(Note: During consideration of the above, Councillor Franks indicated that he felt he should withdraw from the room and subsequently did so).
451 TOGETHER FOR HEALTH: SOUTH WALES PROGRAMME (CVUHB) -
"Together for Health: Five Year Vision for the NHS in Wales" had been launched in November 2011 and set out the Welsh Government's vision over the next five years. The document clearly set out services had to change to reduce health inequalities across Wales and to improve performance of the service. An independent national case for change had been commissioned by the LHB Chief Executives in South Wales and represented the first time that the existing evidence had been brought together in one place to represent the overall picture of the issues that were driving change across the NHS. A link to the aforementioned document was contained within the report. Some of the main findings of the report, as shown in paragraph 3 of the report, indicated that
- the current configuration of hospitals did not deliver the best outcomes for patients
- service quality needs to be improved
- the need for urgent action to address the shortage of medical staff centralising expert clinical staff led to better outcomes for patients could be improved if certain types of services were brought together on one site
- the impact of longer travelling distance as a result of centralisation could be lessened by e.g. boosting pre-hospital care and using tele-medicine more widely and effectively.
As regards the South Wales Programme, the five Local Health Boards in South Wales had, in early 2012, established a Programme Board to consider the process of jointly developing strategic plans for health services in Wales. Clinical summit meetings had been held to provide clinicians and other stakeholders with an opportunity to discuss in detail the core services and how best to plan and deliver those services in the future. A 12 week engagement programme with the public regarding the issues facing some specialist hospitals in the South Wales region had been launched on 26th September, 2012 with a closing date of 19th December, 2012. Once the engagement process had been concluded, the Programme Board would meet to consider the outcome and take forward the next stage of development for plans in January 2013. Cardiff and Vale UHB had already undertaken significant strategic service change since its inception and was not, therefore, proposing any changes to local services through the aforementioned engagement process.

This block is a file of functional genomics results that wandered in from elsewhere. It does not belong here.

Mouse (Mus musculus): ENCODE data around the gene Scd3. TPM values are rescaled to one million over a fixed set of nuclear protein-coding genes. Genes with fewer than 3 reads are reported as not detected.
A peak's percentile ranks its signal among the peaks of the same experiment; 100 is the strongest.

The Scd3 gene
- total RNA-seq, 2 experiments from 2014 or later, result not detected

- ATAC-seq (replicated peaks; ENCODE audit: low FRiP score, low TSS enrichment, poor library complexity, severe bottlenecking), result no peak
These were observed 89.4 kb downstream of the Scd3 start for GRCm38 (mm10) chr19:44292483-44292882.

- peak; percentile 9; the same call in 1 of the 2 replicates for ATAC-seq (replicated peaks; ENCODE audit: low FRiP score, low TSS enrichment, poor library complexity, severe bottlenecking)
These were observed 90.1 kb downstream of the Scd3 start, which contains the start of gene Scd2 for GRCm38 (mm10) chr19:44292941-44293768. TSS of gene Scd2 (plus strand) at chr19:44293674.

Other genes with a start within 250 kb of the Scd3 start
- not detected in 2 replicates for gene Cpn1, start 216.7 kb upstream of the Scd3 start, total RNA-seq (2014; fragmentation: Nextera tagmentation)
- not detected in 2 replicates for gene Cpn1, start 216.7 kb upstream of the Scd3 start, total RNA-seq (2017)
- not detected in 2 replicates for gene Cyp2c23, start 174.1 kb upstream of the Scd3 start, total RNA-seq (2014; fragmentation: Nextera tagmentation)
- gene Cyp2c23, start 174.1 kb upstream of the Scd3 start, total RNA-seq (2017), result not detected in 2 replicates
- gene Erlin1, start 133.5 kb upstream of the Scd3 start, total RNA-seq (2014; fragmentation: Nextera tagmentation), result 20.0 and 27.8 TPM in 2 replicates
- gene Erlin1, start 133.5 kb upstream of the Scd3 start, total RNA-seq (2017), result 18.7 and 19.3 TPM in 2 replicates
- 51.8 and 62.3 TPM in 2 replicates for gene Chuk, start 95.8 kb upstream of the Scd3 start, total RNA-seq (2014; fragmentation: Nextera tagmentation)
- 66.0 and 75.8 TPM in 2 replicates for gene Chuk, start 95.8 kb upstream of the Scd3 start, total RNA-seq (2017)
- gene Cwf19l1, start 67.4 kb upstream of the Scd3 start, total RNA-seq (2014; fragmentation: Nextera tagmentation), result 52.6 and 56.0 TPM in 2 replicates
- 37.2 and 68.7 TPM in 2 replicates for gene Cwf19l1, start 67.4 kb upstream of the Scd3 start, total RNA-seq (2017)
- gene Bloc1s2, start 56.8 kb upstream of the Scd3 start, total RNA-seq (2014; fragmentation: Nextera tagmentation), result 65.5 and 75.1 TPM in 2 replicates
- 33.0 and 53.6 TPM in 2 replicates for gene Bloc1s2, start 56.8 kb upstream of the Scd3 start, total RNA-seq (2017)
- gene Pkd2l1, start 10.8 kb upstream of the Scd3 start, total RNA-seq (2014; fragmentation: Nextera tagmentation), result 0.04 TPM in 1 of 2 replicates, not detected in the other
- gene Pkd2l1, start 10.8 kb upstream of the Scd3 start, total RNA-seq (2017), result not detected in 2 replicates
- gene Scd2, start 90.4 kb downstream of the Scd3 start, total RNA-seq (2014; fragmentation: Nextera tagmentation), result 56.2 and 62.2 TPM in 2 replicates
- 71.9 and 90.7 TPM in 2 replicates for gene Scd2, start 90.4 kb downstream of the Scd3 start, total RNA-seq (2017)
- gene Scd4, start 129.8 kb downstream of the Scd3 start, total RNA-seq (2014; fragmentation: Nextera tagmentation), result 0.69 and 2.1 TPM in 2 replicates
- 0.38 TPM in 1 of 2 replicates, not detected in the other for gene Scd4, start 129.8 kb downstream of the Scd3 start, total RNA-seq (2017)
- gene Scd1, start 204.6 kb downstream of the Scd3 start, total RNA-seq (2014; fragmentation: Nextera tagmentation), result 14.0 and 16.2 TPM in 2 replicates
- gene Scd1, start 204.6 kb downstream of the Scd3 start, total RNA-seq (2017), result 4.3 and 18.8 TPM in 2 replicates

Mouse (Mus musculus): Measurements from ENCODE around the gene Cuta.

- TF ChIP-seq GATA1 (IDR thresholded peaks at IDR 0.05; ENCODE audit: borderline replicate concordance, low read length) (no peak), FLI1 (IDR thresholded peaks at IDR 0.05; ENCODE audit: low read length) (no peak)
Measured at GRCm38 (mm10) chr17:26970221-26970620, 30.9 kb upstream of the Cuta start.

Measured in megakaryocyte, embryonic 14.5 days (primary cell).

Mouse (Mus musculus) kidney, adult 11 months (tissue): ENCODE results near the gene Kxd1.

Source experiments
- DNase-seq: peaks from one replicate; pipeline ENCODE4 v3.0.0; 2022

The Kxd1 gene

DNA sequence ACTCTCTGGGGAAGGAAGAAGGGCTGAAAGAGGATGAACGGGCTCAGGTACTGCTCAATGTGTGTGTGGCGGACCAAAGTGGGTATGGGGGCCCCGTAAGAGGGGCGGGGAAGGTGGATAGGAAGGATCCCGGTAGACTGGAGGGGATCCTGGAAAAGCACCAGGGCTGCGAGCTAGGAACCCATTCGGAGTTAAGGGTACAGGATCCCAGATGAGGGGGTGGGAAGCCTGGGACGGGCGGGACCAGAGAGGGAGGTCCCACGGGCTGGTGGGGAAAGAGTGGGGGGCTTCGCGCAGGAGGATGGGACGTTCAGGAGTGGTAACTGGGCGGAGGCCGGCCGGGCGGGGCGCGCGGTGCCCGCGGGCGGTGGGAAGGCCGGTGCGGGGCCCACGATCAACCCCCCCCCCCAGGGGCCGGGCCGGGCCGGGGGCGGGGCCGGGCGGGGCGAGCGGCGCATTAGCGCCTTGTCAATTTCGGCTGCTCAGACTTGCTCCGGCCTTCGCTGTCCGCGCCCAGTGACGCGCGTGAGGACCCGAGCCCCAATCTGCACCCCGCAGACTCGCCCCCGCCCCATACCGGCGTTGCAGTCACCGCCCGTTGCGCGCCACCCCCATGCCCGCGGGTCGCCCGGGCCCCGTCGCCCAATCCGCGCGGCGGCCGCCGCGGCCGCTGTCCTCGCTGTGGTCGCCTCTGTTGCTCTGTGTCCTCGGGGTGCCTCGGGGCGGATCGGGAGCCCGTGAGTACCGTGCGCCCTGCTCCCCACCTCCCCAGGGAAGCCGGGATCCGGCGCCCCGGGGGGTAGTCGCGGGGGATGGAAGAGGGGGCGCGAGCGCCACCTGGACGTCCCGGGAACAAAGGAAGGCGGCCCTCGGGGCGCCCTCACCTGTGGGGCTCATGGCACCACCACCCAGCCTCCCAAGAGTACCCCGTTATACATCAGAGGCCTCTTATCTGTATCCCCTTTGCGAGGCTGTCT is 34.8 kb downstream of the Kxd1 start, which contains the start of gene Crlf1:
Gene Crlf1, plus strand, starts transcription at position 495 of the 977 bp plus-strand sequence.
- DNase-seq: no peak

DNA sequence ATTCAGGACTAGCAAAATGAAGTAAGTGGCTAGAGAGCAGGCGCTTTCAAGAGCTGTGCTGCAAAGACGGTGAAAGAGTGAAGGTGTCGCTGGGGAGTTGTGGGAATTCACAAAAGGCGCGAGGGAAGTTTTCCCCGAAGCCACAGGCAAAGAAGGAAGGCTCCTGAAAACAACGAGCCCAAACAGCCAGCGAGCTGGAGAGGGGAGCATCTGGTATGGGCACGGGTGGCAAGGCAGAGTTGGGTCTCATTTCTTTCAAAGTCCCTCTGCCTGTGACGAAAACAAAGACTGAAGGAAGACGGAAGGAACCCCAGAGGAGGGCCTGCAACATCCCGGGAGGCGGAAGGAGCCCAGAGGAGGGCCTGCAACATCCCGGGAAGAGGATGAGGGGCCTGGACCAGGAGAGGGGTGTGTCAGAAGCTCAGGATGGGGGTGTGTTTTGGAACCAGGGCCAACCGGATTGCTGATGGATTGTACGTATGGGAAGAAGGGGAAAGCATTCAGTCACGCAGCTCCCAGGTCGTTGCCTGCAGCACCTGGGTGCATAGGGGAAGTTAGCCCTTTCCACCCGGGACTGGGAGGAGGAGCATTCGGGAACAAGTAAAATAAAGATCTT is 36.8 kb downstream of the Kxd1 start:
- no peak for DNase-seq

The Assistant Director of Planning at the UHB then gave a presentation entitled “Matching the Best in the World – the South Wales Programme”. She explained that the purpose of the Programme was to ensure the quality and safety of services which cared for some of the most vulnerable patients, meeting regulatory and Royal College standards, securing the long term viability of important specialist services across South Wales, and making sure that access to “definitive care” was maintained for everyone in South Wales. The particular services being discussed were obstetrics, neonatal care, paediatrics, accident and emergency, and major trauma. The proposed change was driven by the need to concentrate expertise to provide the highest quality care and meet standards, to ensure the provision of a “critical mass” of expertise to support the training of junior doctors, and because those services were the most affected by the UK-wide medical recruitment difficulties. She stated that, in reality, the changes would mean that most (90% plus) hospital-based services would continue to be delivered locally, that community services would continue to be developed to bring care even closer to home and that, for a small number of services, consideration would need to be given as to whether the pattern of services should change. Those ideas had been driven by clinicians working in those services who believed that the current pattern of service delivery could not continue and that consideration should be given to basing those services at 4/5 specialist centres rather than at the 7 or so sites currently being used. She then drew attention to the particular issues relating to services referred to above, updating Members on the clinical advice received as to the way forward to date and circulated a paper outlining the challenges facing hospital services, what could be done to make services stable, safe and sustainable and the possible scenarios for concentrating 24/7 consultant led paediatrics, obstetrics, neonatal and accident and emergency care on 4 or 5 hospital sites.